Following Salt Restrictions for Hypertension

If you have hypertension, or high blood pressure, your doctor will almost certainly recommend you reduce the amount of salt (sodium chloride) consumed in your diet. A low-salt diet can play an important role in reducing your blood pressure - a leading preventable risk factor for cardiovascular disease.

Medical professional measuring blood pressure in a patient
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Salt Sensitivity

Some people can eat a diet very high in sodium without any meaningful change in blood pressure levels while others eating that same diet could have high blood pressure. The latter group are said to have "salt sensitivity," meaning their blood pressure increases by five points or more if they switch from a low-sodium to a high-sodium diet.

There is no easy test to determine who is and is not salt sensitive, and the causes underlying salt sensitivity are various - ranging from genetic to environmental. Recent evidence published by the American Heart Association suggests that people with salt sensitivity are at least 40% more likely to develop high blood pressure than those with moderate sensitivity.

Recommendations on Salt Restriction

A low-sodium diet is generally recommended for for people with hypertension to help achieve adequate blood pressure control, but even those without hypertension should monitor their sodium intake. The latest U.S. Dietary Guidelines for Americans recommend the following sodium intake limits: 1,200 mg/day for ages 1 through 3; 1,500 mg/day for ages 4 through 8; 1,800 mg/day for ages 9 through 13; and 2,300 mg/day for all other age groups.

Average intakes of sodium are high across the U.S.  - with most sodium consumed in the United States comes from salt added during commercial food processing and preparation, including foods prepared at restaurants. To combat this, the guidelines recommend taking care to consider sodium levels in all food groups to help inform healthy choices. Strategies to lower sodium intake include cooking at home more often; using the Nutrition Facts label to select products with less sodium, reduced sodium, or no-salt-added, etc.; and flavoring foods with herbs and spices instead of salt.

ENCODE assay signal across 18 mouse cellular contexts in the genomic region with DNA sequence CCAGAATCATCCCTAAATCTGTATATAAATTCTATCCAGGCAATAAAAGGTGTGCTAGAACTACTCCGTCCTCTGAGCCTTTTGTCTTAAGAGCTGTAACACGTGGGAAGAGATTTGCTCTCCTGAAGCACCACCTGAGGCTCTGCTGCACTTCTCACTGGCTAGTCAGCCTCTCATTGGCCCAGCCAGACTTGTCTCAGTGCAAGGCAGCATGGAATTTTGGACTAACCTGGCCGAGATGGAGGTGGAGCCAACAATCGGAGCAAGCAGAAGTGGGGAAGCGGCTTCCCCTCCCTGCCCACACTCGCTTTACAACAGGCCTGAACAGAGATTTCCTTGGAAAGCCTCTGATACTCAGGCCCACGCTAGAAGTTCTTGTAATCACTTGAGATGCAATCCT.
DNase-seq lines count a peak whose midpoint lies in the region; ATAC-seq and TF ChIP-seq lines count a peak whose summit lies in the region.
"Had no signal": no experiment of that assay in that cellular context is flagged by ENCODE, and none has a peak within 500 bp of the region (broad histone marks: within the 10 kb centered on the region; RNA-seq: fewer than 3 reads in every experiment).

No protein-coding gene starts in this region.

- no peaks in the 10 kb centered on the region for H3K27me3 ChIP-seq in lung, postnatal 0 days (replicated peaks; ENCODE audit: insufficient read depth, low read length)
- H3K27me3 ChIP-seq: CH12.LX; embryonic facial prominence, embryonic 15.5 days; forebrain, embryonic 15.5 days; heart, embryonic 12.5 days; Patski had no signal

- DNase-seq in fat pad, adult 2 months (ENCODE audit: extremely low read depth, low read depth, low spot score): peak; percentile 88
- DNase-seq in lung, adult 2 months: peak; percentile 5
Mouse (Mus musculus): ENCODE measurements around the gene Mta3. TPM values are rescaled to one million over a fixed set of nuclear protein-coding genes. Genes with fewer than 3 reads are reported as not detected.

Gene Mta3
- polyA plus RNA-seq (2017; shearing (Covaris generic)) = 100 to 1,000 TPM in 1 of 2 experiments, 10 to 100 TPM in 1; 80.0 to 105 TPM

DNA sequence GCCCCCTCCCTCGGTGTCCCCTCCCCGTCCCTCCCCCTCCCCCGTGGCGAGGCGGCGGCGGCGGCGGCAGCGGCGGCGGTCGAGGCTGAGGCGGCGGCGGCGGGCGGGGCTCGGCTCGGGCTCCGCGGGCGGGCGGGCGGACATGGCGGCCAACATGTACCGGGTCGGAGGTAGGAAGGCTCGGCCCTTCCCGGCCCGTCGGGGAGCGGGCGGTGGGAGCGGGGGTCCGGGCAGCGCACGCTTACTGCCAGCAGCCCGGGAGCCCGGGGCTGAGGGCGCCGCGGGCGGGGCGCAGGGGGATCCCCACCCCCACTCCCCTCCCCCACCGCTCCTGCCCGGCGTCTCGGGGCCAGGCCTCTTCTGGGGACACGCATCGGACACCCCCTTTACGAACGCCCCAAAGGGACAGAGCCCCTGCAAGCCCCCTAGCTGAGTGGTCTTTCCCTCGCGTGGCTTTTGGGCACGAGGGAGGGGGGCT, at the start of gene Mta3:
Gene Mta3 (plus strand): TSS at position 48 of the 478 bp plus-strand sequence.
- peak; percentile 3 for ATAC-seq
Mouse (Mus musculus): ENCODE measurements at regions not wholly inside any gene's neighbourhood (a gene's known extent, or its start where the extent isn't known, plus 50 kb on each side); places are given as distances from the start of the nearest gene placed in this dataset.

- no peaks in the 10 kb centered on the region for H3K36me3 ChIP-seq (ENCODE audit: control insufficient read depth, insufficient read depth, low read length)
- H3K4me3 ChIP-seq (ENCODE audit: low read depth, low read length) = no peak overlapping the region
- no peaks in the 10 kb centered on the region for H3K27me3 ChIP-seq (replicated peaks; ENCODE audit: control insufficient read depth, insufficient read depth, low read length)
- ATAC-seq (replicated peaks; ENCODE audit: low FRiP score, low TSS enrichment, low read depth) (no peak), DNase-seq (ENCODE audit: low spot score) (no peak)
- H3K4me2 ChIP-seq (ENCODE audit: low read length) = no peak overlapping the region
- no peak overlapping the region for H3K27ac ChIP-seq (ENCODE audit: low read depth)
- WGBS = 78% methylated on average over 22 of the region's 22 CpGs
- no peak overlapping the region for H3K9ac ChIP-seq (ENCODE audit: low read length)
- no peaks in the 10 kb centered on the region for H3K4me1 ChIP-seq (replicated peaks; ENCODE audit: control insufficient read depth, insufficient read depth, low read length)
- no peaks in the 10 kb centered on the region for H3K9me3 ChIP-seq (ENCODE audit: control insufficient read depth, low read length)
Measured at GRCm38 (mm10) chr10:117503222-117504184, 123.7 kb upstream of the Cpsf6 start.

Other practical tips for reducing overall sodium intake include:

  • Not having a salt shaker on the table
  • Avoid cooking with salt
  • Carefully reading condiment labels, as these tends to be extremely high in sodium
  • If you cannot avoid processed foods, make sure to at least opt for the low-sodium versions whenever available

A Word From Verywell

Restricting dietary sodium is not only a key strategy in controlling hypertension, the practice can also help to enhance your overall cardiovascular health - which can pay major dividends in your overall quality of life.

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Article Sources
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  1. Harvard Health Publishing. Salt Sensitivity: Sorting out the science. Harvard Medical School. Published August 1, 2019.

  2. He J, Huang JF, Li C, Chen J, et al. Sodium Sensitivity, Sodium Resistance, and Incidence of Hypertension: A Longitudinal Follow-Up Study of Dietary Sodium Intervention. Hypertension. 2021 Apr 26:HYPERTENSIONAHA12016758. doi: 10.1161/HYPERTENSIONAHA.120.16758.

  3. U.S. Department of Agriculture and U.S. Department of Health and Human Services. Dietary Guidelines for Americans, 2020-2025. 9th Edition. December 2020.

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